Japanese astronaut thanks Russian commander for spotting 'measurement mistake'

Japanese astronaut Norishige Kanai on the International Space Station

A Japanese astronaut has apologised for wrongly stating he has grown 9cm (3.5in) since arriving at the International Space Station (ISS) just over three weeks ago.

Italian astronaut Paolo Nespoli, who grew two inches on his 138-day stay on the International Space Station in 2017, told ABC News it was a very uncomfortable ride home from the space station.

"I have a major announcement today", Kanai wrote in Japanese, as translated by the BBC. I haven't grown like this since high school.

The Japanese astronaut earlier anxious that he would not be able to fit into the Soyuz seat when going back home at the end of the expedition.

This is the first space mission for the Japanese astronaut who was previously a diving medical officer with the Japan Maritime Self-Defense Force.

This is because of the absence of gravity which allows the vertebrae in their spines to spread apart.

It's not a long-term effect of space exploration.

And when astronauts return to earth, so too do they return to their usual height. He had earlier expressed his concerns about whether he will be able to safely return to Earth or not.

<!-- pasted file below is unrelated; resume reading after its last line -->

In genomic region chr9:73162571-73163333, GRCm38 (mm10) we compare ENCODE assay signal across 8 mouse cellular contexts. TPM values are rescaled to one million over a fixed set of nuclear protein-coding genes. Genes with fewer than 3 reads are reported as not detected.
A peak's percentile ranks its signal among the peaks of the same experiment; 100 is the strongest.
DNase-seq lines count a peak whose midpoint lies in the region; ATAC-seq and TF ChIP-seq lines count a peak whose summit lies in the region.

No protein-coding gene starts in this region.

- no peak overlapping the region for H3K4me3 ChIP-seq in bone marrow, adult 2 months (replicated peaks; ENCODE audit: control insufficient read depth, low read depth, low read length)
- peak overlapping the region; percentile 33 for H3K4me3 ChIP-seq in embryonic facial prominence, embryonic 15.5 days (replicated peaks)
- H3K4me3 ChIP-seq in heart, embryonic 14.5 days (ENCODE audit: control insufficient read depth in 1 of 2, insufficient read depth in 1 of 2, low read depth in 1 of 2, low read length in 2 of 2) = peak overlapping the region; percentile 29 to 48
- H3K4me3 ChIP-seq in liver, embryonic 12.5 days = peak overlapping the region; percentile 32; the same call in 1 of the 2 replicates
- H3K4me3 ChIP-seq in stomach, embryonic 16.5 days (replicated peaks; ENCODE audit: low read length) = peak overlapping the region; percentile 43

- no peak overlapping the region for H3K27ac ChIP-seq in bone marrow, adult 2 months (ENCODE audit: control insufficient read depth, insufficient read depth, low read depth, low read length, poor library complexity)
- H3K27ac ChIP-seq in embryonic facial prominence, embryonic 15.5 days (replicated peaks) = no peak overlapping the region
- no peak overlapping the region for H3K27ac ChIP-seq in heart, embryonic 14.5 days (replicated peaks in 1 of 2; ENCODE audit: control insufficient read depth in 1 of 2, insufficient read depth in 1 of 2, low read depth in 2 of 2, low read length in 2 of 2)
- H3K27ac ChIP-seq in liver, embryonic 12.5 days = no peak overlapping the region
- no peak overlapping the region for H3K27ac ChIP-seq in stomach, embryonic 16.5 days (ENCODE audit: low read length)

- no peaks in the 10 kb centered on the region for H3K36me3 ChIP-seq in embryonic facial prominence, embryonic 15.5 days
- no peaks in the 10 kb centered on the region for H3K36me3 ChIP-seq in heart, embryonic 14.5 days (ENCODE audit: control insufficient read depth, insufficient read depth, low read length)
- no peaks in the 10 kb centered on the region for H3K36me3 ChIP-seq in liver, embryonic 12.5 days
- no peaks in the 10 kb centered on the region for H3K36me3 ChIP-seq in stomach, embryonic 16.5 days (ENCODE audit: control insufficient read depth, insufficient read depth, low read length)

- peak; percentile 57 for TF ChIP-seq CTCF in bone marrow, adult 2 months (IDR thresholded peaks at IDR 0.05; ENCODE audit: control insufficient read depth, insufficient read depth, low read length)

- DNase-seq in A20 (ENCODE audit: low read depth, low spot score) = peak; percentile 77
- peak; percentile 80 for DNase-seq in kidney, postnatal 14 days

"Nine centimetres is a lot, but it is possible, knowing that every human body is different".

"There's a range of growth for different people, and everybody responds differently".

In his tweet, Kanai said the crew had their bodies measured after reaching space and initial measurements put him at over 3.5 inches taller than on Earth, making the astronaut fearful because the Soyuz spacecraft he needs to use to come home has a height limit of 6-foot-4.

After an influx of media interest-and questions from his captain-Kanai chose to remeasure himself to find out how tall he had actually become.

There are also around five more uncertain months of Kanai living on the space station. This time round he was just less than an inch taller than originally believed.

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